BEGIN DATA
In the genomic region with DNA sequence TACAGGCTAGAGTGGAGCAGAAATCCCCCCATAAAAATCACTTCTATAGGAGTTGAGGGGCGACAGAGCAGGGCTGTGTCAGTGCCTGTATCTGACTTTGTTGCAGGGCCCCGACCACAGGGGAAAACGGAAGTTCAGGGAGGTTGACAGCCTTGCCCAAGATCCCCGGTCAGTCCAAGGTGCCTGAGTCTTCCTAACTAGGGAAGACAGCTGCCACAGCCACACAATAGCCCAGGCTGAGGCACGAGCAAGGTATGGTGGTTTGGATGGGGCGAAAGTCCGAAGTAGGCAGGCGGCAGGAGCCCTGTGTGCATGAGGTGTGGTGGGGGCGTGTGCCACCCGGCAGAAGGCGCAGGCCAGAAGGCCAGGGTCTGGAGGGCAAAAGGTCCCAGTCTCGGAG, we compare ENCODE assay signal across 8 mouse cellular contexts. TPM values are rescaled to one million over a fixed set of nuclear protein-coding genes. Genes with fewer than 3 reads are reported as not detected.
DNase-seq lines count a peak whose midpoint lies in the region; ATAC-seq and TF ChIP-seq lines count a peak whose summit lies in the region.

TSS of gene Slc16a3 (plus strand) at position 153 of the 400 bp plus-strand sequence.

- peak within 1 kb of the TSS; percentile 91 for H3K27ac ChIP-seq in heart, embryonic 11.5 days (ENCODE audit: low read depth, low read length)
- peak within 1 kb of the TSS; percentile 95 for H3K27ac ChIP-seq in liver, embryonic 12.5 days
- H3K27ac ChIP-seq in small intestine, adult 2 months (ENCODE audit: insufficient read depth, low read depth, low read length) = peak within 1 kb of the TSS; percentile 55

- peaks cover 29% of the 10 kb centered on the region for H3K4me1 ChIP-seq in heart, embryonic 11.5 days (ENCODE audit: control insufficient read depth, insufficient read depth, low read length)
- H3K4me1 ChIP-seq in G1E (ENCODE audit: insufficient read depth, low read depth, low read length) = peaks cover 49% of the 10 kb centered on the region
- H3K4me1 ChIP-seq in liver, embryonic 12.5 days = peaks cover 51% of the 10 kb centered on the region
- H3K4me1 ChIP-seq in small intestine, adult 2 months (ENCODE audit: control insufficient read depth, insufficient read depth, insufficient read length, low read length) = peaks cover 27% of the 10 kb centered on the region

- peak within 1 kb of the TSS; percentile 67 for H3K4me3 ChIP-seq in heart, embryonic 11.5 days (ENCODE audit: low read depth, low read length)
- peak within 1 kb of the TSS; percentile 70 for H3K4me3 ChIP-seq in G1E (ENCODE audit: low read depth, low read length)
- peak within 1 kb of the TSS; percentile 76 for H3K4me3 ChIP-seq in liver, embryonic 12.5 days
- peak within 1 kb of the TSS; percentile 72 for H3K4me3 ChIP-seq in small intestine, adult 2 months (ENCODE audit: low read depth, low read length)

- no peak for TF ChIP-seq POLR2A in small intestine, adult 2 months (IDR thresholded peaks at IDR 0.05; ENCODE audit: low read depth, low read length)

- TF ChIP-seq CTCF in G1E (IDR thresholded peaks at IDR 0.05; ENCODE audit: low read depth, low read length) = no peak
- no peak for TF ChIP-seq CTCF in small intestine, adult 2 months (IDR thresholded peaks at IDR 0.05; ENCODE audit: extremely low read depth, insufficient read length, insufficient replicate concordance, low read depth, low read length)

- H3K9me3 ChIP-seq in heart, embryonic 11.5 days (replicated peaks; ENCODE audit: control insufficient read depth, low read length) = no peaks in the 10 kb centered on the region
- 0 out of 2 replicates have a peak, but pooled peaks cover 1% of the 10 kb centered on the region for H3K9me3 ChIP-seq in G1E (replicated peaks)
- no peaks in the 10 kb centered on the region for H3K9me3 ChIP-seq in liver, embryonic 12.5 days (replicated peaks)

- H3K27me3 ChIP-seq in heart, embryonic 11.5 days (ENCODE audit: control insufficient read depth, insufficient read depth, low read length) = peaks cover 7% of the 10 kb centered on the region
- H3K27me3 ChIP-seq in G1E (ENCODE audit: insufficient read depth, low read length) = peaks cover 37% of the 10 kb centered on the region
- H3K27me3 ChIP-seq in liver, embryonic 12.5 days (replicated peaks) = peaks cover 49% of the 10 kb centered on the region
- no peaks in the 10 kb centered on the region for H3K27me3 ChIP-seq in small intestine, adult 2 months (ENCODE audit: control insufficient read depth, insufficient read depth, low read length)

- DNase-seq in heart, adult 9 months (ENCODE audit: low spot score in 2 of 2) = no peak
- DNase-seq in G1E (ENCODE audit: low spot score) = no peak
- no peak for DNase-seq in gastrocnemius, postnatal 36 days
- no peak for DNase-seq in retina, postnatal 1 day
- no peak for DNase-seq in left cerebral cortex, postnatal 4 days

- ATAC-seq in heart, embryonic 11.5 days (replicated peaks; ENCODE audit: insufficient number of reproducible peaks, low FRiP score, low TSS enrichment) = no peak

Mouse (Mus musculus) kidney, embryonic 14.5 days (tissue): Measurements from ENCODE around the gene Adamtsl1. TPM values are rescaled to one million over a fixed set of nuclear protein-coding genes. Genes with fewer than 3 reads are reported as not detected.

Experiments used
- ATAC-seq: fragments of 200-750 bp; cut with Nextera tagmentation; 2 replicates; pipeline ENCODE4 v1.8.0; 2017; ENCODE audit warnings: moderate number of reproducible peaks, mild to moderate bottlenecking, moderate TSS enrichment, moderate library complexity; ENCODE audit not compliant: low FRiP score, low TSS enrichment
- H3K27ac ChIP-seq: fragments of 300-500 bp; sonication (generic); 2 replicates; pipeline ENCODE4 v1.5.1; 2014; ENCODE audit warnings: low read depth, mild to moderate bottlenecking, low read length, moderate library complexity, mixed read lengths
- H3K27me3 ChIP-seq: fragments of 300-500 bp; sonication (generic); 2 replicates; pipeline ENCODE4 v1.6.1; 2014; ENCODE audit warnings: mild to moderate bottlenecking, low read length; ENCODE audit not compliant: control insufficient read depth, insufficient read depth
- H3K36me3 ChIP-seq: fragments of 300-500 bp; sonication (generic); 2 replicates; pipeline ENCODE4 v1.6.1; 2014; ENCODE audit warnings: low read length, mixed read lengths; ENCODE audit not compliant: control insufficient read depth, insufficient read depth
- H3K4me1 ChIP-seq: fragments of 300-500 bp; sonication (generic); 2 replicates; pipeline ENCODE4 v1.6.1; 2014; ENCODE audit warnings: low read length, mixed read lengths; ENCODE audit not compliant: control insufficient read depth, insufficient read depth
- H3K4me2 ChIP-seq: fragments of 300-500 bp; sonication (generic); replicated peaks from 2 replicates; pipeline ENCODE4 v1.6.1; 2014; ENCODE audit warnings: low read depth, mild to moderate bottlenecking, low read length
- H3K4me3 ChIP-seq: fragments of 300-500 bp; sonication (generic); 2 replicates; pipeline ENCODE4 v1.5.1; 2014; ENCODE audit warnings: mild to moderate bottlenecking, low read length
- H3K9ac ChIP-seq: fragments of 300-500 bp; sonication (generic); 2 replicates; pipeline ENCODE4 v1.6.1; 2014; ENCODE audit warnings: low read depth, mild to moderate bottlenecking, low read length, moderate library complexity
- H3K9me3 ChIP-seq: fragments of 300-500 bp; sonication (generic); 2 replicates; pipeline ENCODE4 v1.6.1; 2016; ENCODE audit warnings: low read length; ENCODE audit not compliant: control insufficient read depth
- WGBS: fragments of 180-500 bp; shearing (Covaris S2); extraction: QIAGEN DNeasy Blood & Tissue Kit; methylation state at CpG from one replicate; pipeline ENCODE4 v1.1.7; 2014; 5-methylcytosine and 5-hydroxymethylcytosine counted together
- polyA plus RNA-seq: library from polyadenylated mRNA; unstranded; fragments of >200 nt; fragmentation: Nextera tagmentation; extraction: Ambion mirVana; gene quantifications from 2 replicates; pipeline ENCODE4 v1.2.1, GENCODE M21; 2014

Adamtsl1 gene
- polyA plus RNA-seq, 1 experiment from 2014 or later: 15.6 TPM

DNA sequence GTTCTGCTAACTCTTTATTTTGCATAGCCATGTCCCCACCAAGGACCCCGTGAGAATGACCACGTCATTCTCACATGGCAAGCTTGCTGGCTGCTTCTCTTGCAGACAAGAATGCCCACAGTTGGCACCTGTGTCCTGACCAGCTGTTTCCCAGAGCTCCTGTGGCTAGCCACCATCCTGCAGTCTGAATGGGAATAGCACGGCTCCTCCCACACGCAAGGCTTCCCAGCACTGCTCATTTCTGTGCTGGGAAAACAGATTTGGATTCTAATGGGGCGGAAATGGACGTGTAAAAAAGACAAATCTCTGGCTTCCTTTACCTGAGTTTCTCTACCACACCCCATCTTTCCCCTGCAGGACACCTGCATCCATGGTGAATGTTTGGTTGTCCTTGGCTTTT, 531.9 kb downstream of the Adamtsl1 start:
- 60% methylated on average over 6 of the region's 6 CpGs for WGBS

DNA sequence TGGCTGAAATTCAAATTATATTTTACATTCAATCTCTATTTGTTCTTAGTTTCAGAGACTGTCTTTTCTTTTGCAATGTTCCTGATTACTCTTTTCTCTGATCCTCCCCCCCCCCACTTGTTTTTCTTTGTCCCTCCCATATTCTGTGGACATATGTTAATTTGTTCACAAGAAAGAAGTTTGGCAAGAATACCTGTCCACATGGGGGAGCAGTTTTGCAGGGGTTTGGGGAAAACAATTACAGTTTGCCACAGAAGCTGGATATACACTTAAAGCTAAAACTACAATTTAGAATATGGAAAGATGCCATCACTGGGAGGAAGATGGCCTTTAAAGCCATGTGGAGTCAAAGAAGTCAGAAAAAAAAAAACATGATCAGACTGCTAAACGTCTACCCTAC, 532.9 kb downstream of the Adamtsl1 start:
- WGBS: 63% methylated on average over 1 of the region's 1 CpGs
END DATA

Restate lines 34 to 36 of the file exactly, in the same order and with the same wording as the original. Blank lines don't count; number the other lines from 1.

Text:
- H3K27ac ChIP-seq: fragments of 300-500 bp; sonication (generic); 2 replicates; pipeline ENCODE4 v1.5.1; 2014; ENCODE audit warnings: low read depth, mild to moderate bottlenecking, low read length, moderate library complexity, mixed read lengths
- H3K27me3 ChIP-seq: fragments of 300-500 bp; sonication (generic); 2 replicates; pipeline ENCODE4 v1.6.1; 2014; ENCODE audit warnings: mild to moderate bottlenecking, low read length; ENCODE audit not compliant: control insufficient read depth, insufficient read depth
- H3K36me3 ChIP-seq: fragments of 300-500 bp; sonication (generic); 2 replicates; pipeline ENCODE4 v1.6.1; 2014; ENCODE audit warnings: low read length, mixed read lengths; ENCODE audit not compliant: control insufficient read depth, insufficient read depth